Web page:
Summer’s here and the sun is out. Once again, it’s time to dig out my cricket whites and get back to the crease with a bunch of old mates.
While playing ‘dad’s cricket’, a pal of mine – a ship broker by trade – had some grim news that he wanted to share. “Things are going mad in the market and it’s going to be bad for everyone.”
Shipping prices are a pretty good early indicator of inflation and national prosperity, it turns out. And container shipping, especially from Asia, seems to have lost its mind. Where forward rates for ship hire were recently around $8,000 a day, they are now hitting a staggering $146,000. And these are prices that are locked in… for at least five years.
As someone who runs a growing SME, the intricacies of the container market had passed me by. But pandemic imports like PPE and medicines, a growth in online shopping demand and low ship availability have created a perfect storm. Or as my mate said, it means everything imported is going to get way more expensive. “The government should watch out – inflation is coming like a bullet train.”
Of course, inflation is bad for business because it forces up interest rates, hurting investment and hitting jobs. However, that wasn’t the issue that got me thinking.
At Delphis Eco we have been passionately pro-British since the off. Not in a creepy jingoistic way, but more to do with wanting to do the right thing to deliver on our environmental promise. For me, supporting local businesses supports local communities, it also means we can share our eco-vision and standards with suppliers and cut the ‘carbon miles’ of our products.
Sadly, over time Britain has become a manufacturing wasteland. There is no doubt that we have some of the brightest and best minds in this country, yet successive governments have seemingly given up on the idea of supporting companies that make ‘stuff’. The attitude seems to be that third world countries will produce cheap goods and we should just leave them to it, no matter that it means products have to come halfway round the world to us.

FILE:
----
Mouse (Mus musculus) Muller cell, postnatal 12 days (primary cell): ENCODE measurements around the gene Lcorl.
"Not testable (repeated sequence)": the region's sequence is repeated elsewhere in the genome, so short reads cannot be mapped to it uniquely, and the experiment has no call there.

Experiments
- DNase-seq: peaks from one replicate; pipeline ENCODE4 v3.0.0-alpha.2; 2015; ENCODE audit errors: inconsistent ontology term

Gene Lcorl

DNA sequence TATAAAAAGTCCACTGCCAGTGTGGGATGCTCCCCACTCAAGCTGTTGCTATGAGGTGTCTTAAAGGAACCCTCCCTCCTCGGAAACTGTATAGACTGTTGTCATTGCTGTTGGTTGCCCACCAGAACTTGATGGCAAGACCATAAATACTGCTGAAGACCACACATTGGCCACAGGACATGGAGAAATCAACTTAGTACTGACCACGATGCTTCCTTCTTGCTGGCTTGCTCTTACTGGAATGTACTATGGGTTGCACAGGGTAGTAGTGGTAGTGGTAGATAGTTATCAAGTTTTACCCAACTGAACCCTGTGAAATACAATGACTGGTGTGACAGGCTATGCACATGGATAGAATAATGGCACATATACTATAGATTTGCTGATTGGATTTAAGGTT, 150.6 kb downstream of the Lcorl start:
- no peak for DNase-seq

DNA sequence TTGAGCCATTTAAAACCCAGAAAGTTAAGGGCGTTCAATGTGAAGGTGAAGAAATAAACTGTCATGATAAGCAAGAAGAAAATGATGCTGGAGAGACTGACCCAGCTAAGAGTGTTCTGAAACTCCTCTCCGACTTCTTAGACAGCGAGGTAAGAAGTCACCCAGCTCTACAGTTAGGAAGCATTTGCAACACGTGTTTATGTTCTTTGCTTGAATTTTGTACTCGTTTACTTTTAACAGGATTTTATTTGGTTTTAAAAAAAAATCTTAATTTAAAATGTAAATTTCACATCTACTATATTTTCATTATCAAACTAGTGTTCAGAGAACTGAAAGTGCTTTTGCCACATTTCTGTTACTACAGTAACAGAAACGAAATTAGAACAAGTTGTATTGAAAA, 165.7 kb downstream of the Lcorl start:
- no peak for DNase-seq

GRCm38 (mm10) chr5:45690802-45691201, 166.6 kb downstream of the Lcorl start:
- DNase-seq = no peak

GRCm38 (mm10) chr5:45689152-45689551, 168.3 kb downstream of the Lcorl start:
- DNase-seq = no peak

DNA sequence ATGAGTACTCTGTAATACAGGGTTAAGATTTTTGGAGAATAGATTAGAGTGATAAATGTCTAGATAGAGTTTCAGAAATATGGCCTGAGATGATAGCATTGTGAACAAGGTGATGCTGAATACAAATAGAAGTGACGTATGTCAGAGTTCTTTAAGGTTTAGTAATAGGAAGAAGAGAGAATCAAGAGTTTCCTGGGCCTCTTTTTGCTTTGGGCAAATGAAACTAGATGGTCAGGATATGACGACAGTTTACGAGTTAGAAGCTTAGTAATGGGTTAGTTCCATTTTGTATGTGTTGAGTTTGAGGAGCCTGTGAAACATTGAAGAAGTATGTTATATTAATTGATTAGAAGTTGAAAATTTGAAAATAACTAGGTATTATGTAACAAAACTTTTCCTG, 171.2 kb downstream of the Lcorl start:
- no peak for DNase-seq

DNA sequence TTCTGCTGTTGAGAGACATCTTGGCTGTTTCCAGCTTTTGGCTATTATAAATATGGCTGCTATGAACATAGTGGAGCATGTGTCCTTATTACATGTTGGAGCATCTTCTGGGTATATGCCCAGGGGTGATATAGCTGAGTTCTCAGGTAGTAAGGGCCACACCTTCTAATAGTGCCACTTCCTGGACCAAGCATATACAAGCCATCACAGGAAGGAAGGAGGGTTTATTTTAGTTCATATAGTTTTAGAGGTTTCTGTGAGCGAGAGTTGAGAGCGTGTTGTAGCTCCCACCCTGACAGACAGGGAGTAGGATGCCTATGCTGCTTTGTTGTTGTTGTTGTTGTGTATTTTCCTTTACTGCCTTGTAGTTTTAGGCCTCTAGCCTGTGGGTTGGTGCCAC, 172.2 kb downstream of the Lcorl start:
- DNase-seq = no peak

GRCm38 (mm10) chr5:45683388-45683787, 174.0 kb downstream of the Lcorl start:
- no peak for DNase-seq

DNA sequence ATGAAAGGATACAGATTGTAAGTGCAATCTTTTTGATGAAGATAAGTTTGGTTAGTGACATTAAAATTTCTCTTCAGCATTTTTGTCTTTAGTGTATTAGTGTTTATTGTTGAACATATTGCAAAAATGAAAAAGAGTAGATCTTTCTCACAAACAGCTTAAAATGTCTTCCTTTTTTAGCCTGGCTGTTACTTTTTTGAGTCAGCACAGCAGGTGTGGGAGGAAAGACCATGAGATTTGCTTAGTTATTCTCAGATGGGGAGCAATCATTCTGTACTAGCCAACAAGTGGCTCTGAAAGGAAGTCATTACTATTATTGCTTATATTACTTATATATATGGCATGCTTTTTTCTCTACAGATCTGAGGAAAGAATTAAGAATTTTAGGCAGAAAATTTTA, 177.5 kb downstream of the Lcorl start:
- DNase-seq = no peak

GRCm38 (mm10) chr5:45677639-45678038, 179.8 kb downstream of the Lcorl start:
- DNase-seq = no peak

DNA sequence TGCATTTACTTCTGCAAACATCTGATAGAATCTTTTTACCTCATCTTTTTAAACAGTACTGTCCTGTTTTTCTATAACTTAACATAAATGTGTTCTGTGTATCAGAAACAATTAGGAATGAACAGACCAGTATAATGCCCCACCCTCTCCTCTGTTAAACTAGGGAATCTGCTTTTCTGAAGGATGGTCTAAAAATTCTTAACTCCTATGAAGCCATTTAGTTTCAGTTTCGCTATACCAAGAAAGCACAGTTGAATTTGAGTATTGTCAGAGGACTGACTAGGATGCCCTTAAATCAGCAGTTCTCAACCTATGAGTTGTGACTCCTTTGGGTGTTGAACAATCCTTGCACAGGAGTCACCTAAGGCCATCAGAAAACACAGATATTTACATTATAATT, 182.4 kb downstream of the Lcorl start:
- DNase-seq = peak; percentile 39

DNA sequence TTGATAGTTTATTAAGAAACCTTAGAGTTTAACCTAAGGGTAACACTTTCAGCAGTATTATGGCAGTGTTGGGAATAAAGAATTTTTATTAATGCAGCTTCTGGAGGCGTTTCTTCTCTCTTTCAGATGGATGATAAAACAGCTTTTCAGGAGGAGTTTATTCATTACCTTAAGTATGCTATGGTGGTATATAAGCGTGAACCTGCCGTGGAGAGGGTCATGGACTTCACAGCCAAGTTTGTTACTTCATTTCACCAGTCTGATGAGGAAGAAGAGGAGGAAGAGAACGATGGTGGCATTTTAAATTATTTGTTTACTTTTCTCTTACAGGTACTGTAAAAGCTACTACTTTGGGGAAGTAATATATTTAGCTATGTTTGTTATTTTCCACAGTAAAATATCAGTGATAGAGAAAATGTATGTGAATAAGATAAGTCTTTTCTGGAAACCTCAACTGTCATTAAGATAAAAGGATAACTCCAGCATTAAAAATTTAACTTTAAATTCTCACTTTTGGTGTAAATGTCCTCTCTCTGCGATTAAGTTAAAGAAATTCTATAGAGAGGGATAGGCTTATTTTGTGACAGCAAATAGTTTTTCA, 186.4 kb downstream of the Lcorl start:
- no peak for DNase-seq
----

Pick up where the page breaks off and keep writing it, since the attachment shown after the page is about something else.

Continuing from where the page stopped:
Recently there has been plenty of bluster about how the post-pandemic world will be a chance to ‘build back better’. A ‘green revolution’ is going to take place, with Britain at the forefront, apparently.
For our business, the lack of homegrown manufacturing capability has been a real bind. Trying to find a UK firm making lotion pumps and spray triggers for our bottles (we want them made of 100% recycled plastic, of course) has proved totally impossible. Look around your house and you’ll find virtually every one of those trigger sprays on domestic products was made in China.
It’s the same for washing powders. We’d love to get into that market and have a great recipe ready and waiting but I’d have to go to France to get it made (a 30-second phone call would do it), so still our search goes on to find a British partner.
Plastic as a raw material costs the same here as anywhere else in the world, and machine-made mass-produced items have virtually no cost of production. My big gripe is how – as a nation – we’ve got ourselves into such a state. All the small, simple consumables that we import from the Far East could easily be made here if only there was concerted political will to give SMEs a break. As a solution, why not make stuff here and do away with the crazy global supply chains on items that do not require specialist know-how?
Instead, Politicians go for headlines rather than having a joined-up approach. SMB’s make up 99% of UK companies and employ 61% of the workforce, accounting for 52% of the UK’s turnover. They love this kind of stuff and are happy to take risks but unless you are a huge company with a massive lobby budget, you’re invisible to politicians.
For example, on the green front, the recent announcements of Nissan’s decision to base future battery production for new electric models in Sunderland is undoubtably great news. But the 1,600 direct jobs it secures – plus 4,500 more in the firm’s supply chain – is just a drop in the ocean compared to what the wider business community could offer.
From an environmental perspective, people have to see the bigger picture. As a nation we’re signed up to a legal pledge to cut emissions drastically, yet the issue of carbon miles is overlooked and rarely articulated.
Offering SMEs tax incentives to invest in the UK would bring back huge amounts of manufacturing to these shores and create millions of worthwhile jobs, while simultaneously doing away with the need for wasteful, high-emissions imports. I can’t help wonder that if the government gave some kind of incentive to SMEs to invest in machine manufactured goods, we would see a huge lift in locally made products, creating jobs, supporting local communities and cutting C02 units.
It would also spark innovation, meaning businesses like ours could find someone here to make our new washing detergent and triggers for our bottles.
Unfortunately, calls such as this can often be viewed through a distorted Brexit lens. This isn’t about being ‘Little Englanders’, but more about understanding that global commerce in its current form definitely doesn’t work for the planet.